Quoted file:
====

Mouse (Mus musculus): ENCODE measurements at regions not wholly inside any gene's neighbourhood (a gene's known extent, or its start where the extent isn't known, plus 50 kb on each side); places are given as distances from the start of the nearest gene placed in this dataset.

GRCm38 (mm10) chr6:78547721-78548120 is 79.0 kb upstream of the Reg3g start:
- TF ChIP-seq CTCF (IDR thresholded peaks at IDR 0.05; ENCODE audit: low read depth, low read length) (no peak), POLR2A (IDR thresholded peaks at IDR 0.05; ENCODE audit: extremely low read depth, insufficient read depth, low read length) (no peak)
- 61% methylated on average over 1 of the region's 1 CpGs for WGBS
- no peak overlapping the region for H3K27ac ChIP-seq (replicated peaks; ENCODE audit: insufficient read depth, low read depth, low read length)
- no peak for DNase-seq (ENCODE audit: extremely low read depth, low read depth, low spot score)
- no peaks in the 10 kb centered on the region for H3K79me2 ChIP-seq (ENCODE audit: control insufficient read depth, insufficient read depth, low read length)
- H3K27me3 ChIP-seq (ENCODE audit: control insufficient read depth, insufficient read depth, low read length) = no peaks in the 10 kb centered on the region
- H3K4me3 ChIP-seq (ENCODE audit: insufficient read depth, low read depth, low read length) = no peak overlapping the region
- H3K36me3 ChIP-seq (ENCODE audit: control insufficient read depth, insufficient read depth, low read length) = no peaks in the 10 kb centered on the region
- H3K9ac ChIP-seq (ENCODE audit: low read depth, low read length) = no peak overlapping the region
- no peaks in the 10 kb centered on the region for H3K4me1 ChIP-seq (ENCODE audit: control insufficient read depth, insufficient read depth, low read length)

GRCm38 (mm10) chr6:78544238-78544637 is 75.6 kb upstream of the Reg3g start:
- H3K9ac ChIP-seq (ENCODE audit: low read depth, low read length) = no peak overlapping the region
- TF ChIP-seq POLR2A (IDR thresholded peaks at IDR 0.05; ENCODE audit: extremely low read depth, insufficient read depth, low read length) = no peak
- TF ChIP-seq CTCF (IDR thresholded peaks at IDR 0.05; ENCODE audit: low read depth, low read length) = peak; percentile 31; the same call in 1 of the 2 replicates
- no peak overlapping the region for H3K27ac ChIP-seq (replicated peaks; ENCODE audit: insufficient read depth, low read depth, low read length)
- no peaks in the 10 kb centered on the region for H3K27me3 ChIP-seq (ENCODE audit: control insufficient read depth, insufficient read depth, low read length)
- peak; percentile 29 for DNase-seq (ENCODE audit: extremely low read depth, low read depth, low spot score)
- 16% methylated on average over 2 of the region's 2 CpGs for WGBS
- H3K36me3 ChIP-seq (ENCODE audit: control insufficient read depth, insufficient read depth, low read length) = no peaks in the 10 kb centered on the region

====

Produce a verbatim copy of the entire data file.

Mouse (Mus musculus): ENCODE measurements at regions not wholly inside any gene's neighbourhood (a gene's known extent, or its start where the extent isn't known, plus 50 kb on each side); places are given as distances from the start of the nearest gene placed in this dataset.

GRCm38 (mm10) chr6:78547721-78548120 is 79.0 kb upstream of the Reg3g start:
- TF ChIP-seq CTCF (IDR thresholded peaks at IDR 0.05; ENCODE audit: low read depth, low read length) (no peak), POLR2A (IDR thresholded peaks at IDR 0.05; ENCODE audit: extremely low read depth, insufficient read depth, low read length) (no peak)
- 61% methylated on average over 1 of the region's 1 CpGs for WGBS
- no peak overlapping the region for H3K27ac ChIP-seq (replicated peaks; ENCODE audit: insufficient read depth, low read depth, low read length)
- no peak for DNase-seq (ENCODE audit: extremely low read depth, low read depth, low spot score)
- no peaks in the 10 kb centered on the region for H3K79me2 ChIP-seq (ENCODE audit: control insufficient read depth, insufficient read depth, low read length)
- H3K27me3 ChIP-seq (ENCODE audit: control insufficient read depth, insufficient read depth, low read length) = no peaks in the 10 kb centered on the region
- H3K4me3 ChIP-seq (ENCODE audit: insufficient read depth, low read depth, low read length) = no peak overlapping the region
- H3K36me3 ChIP-seq (ENCODE audit: control insufficient read depth, insufficient read depth, low read length) = no peaks in the 10 kb centered on the region
- H3K9ac ChIP-seq (ENCODE audit: low read depth, low read length) = no peak overlapping the region
- no peaks in the 10 kb centered on the region for H3K4me1 ChIP-seq (ENCODE audit: control insufficient read depth, insufficient read depth, low read length)

GRCm38 (mm10) chr6:78544238-78544637 is 75.6 kb upstream of the Reg3g start:
- H3K9ac ChIP-seq (ENCODE audit: low read depth, low read length) = no peak overlapping the region
- TF ChIP-seq POLR2A (IDR thresholded peaks at IDR 0.05; ENCODE audit: extremely low read depth, insufficient read depth, low read length) = no peak
- TF ChIP-seq CTCF (IDR thresholded peaks at IDR 0.05; ENCODE audit: low read depth, low read length) = peak; percentile 31; the same call in 1 of the 2 replicates
- no peak overlapping the region for H3K27ac ChIP-seq (replicated peaks; ENCODE audit: insufficient read depth, low read depth, low read length)
- no peaks in the 10 kb centered on the region for H3K27me3 ChIP-seq (ENCODE audit: control insufficient read depth, insufficient read depth, low read length)
- peak; percentile 29 for DNase-seq (ENCODE audit: extremely low read depth, low read depth, low spot score)
- 16% methylated on average over 2 of the region's 2 CpGs for WGBS
- H3K36me3 ChIP-seq (ENCODE audit: control insufficient read depth, insufficient read depth, low read length) = no peaks in the 10 kb centered on the region